Tim Youngman: M&S and the golden rule of brand extensions

PUBLISHED: 17:19 04 July 2012

Tim Youngman

Tim Youngman


You have picked up your new pants, found a nice pair of stripy socks and might even have bought a treat from the food section. Next would be paying your mortgage, then.

Yes, this is the new world for M&S customers after its announcement that it is launching 50 in-store banking branches over the next two years. So why is M&S, the bastion of the British high street, launching a bank? Well it’s a simple case of brand extension.

A brand extension is – as it sounds – when a brand famous for one thing extends into another area, either product or service, to grow.

M&S is another in a long list of companies and brands to do this.

I can still remember when supermarkets used to just sell food, but my children will grow up thinking that Tesco’s has always sold toys, and spades and televisions and books. They will think nothing of a Tesco-branded mobile phone service or credit card.

Brand extensions can be a good way to grow your business. If you are well-known for one thing, you may be able to take your brand equity, whatever you are known for to your customer base, and apply that to a new market and even take existing customers on that journey with you.

Virgin started selling records and then took its reputation for customer service and innovation and moved into everything from air travel to banking. This, though, does not always work. You may remember Virgin Cola but you will struggle to buy a bottle today.

Brand extensions work best if they are linked to your current product or service and also if you can take existing customers with you and use your brand equity in that market.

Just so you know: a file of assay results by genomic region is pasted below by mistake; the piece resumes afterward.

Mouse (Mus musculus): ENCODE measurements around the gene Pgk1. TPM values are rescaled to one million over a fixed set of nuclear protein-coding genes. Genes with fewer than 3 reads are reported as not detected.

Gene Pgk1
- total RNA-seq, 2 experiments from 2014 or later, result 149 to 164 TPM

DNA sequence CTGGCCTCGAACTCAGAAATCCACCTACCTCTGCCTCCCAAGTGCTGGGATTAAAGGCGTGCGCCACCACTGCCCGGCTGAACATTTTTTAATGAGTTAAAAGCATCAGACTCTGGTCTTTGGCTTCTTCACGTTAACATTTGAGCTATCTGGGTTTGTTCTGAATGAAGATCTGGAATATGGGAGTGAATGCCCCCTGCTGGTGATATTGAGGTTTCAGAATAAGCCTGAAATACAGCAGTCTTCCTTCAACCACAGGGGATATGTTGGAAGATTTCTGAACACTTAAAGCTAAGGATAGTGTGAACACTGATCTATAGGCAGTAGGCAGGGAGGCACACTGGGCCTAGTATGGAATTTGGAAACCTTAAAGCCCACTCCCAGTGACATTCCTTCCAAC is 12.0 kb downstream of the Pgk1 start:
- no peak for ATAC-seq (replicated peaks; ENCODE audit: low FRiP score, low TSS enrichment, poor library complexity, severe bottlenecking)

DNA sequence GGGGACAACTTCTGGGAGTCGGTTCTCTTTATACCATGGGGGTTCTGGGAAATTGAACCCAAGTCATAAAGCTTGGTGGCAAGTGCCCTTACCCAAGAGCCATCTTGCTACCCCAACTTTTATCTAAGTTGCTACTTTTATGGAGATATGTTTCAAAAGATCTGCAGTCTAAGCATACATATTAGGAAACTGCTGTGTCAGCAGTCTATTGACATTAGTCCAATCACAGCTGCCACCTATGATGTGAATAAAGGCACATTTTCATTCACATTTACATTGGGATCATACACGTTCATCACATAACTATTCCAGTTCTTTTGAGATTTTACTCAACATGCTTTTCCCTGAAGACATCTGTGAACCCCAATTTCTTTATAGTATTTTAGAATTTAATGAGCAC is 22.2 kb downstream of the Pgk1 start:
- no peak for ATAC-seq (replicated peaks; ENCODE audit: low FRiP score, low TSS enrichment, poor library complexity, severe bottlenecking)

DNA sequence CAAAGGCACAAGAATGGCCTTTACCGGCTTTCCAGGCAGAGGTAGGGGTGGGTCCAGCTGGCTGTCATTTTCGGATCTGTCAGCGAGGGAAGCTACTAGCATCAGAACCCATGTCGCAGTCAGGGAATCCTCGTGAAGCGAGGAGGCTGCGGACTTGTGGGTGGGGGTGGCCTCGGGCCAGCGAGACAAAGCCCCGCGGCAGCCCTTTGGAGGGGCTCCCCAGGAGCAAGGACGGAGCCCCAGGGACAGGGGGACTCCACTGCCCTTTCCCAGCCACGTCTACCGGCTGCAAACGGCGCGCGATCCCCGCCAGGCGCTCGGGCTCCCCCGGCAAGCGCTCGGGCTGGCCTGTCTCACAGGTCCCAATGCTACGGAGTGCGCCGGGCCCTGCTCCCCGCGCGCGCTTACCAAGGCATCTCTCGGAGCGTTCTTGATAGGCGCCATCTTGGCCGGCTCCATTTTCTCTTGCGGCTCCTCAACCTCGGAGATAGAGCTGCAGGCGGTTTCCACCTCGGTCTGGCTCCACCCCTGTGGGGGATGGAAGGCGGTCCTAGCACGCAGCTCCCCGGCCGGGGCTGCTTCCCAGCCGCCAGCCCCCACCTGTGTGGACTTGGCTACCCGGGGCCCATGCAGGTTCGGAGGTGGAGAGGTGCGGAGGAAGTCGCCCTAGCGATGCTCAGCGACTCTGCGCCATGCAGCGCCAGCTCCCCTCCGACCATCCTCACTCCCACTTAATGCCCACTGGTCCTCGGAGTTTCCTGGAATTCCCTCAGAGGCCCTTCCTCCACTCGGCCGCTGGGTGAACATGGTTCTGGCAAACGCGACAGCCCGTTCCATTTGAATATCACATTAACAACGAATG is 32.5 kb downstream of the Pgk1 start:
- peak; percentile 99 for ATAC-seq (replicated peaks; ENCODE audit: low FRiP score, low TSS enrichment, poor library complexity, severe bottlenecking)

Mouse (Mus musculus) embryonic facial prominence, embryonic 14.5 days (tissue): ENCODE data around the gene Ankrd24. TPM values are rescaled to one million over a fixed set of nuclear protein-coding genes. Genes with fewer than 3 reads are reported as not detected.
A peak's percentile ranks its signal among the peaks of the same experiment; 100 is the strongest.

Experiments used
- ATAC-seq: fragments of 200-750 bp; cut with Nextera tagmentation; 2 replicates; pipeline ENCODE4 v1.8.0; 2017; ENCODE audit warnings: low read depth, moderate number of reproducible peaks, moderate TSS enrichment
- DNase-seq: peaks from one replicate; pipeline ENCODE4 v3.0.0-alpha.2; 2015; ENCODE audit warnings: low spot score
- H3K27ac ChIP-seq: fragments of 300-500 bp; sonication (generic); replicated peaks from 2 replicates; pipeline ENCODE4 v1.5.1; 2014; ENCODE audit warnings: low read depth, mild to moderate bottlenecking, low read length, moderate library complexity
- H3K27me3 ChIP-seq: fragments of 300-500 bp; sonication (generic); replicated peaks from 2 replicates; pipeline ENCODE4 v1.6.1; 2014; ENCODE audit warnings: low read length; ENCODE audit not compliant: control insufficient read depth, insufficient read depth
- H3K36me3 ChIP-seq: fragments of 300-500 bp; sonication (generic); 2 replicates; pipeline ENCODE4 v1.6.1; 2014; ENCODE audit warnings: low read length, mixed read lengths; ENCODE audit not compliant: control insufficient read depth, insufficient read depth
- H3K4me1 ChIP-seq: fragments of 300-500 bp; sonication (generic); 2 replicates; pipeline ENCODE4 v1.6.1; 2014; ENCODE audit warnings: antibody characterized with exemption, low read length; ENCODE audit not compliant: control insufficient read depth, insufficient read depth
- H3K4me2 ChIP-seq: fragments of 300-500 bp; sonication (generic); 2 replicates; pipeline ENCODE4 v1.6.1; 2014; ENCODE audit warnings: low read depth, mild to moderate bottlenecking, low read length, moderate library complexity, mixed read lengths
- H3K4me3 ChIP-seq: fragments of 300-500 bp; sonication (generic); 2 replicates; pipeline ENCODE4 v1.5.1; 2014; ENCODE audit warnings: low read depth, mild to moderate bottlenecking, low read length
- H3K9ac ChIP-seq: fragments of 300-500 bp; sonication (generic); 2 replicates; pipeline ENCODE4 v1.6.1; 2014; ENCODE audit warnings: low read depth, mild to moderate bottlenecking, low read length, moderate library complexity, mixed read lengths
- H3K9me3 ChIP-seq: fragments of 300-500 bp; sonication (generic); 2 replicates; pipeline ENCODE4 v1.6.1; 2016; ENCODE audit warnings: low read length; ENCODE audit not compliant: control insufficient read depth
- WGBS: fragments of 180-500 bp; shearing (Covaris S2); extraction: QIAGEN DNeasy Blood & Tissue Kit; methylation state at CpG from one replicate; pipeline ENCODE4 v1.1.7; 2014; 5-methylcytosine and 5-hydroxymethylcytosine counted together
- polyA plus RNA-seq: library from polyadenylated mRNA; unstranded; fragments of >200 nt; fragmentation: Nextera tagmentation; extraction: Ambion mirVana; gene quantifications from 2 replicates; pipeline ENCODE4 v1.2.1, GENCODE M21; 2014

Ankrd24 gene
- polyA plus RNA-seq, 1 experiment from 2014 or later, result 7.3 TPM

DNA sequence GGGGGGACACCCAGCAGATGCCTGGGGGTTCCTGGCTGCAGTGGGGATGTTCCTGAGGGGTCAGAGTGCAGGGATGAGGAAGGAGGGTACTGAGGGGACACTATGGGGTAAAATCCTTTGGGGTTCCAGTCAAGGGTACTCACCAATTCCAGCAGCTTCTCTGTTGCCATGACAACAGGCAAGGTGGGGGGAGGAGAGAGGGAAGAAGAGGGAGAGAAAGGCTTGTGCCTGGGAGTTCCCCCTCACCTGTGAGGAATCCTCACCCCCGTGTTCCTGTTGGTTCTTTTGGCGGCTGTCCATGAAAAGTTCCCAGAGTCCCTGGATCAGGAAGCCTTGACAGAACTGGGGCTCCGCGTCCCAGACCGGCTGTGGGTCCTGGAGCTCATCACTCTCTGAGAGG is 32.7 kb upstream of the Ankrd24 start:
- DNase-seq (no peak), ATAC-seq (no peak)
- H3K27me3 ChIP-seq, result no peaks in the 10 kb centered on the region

Finally, it helps if the competition in the market you are looking at is not dominant, as Virgin found when the company thought it was a good idea to try and take on Coca Cola and Pepsi.

In the case of M&S, the company knows that its competitors are not dominant.

A recent YouGov survey showed that 63pc of consumers say that they cannot trust any bank and 57pc don’t trust any building society.

M&S has massive trust and associations with quality and service. It also has a loyal customer base of around 21m shoppers.

And it already has financial products from M&S money (owned by HSBC) such as savings, credit cards and loans but no physical presence for that brand.

So re-branding M&S Money to M&S Bank and extending to current accounts and mortgages with in-store physical counters is not that much of a stretch.

The new offering will be owned by HSBC but will operate as a profit share venture.

No doubt both parties will hope that more of M&S loyal customers will use its new service and existing M&S money customers will take other products in its portfolio.

Whatever the result, the company certainly has followed the golden rules of brand extensions and with the current distrust of the banking system, has a chance of taking a share of a £10bn market.

Tim Youngman is head of digital marketing for Archant. Follow him on Twitter – @timyoungman

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